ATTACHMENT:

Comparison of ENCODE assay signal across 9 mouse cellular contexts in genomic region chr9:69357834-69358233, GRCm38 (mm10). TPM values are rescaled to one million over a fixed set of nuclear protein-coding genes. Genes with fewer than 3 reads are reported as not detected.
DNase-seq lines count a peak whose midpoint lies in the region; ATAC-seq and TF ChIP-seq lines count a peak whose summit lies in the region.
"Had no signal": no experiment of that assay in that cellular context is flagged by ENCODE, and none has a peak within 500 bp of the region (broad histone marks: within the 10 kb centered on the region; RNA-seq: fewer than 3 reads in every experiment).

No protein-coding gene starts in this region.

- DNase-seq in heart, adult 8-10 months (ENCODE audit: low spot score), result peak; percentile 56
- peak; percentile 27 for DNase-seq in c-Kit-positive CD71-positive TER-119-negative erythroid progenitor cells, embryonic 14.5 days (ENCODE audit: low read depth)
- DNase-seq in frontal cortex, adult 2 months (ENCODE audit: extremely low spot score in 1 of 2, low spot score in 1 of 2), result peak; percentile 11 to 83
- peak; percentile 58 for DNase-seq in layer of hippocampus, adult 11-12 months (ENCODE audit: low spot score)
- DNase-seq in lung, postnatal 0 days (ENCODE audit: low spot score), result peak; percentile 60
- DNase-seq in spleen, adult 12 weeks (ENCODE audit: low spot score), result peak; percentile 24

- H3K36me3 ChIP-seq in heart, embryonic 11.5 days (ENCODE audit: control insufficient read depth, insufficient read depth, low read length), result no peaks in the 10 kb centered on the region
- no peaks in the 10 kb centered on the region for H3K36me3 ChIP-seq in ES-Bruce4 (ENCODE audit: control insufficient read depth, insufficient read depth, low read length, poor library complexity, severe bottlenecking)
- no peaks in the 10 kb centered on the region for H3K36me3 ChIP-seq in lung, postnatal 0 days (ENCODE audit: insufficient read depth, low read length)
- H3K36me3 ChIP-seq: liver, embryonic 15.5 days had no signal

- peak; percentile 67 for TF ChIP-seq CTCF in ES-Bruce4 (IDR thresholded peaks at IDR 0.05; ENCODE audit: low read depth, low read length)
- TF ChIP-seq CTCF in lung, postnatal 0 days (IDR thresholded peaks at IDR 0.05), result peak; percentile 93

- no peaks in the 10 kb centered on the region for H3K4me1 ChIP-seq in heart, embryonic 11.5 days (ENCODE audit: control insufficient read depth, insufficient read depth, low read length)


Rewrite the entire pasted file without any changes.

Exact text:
Comparison of ENCODE assay signal across 9 mouse cellular contexts in genomic region chr9:69357834-69358233, GRCm38 (mm10). TPM values are rescaled to one million over a fixed set of nuclear protein-coding genes. Genes with fewer than 3 reads are reported as not detected.
DNase-seq lines count a peak whose midpoint lies in the region; ATAC-seq and TF ChIP-seq lines count a peak whose summit lies in the region.
"Had no signal": no experiment of that assay in that cellular context is flagged by ENCODE, and none has a peak within 500 bp of the region (broad histone marks: within the 10 kb centered on the region; RNA-seq: fewer than 3 reads in every experiment).

No protein-coding gene starts in this region.

- DNase-seq in heart, adult 8-10 months (ENCODE audit: low spot score), result peak; percentile 56
- peak; percentile 27 for DNase-seq in c-Kit-positive CD71-positive TER-119-negative erythroid progenitor cells, embryonic 14.5 days (ENCODE audit: low read depth)
- DNase-seq in frontal cortex, adult 2 months (ENCODE audit: extremely low spot score in 1 of 2, low spot score in 1 of 2), result peak; percentile 11 to 83
- peak; percentile 58 for DNase-seq in layer of hippocampus, adult 11-12 months (ENCODE audit: low spot score)
- DNase-seq in lung, postnatal 0 days (ENCODE audit: low spot score), result peak; percentile 60
- DNase-seq in spleen, adult 12 weeks (ENCODE audit: low spot score), result peak; percentile 24

- H3K36me3 ChIP-seq in heart, embryonic 11.5 days (ENCODE audit: control insufficient read depth, insufficient read depth, low read length), result no peaks in the 10 kb centered on the region
- no peaks in the 10 kb centered on the region for H3K36me3 ChIP-seq in ES-Bruce4 (ENCODE audit: control insufficient read depth, insufficient read depth, low read length, poor library complexity, severe bottlenecking)
- no peaks in the 10 kb centered on the region for H3K36me3 ChIP-seq in lung, postnatal 0 days (ENCODE audit: insufficient read depth, low read length)
- H3K36me3 ChIP-seq: liver, embryonic 15.5 days had no signal

- peak; percentile 67 for TF ChIP-seq CTCF in ES-Bruce4 (IDR thresholded peaks at IDR 0.05; ENCODE audit: low read depth, low read length)
- TF ChIP-seq CTCF in lung, postnatal 0 days (IDR thresholded peaks at IDR 0.05), result peak; percentile 93

- no peaks in the 10 kb centered on the region for H3K4me1 ChIP-seq in heart, embryonic 11.5 days (ENCODE audit: control insufficient read depth, insufficient read depth, low read length)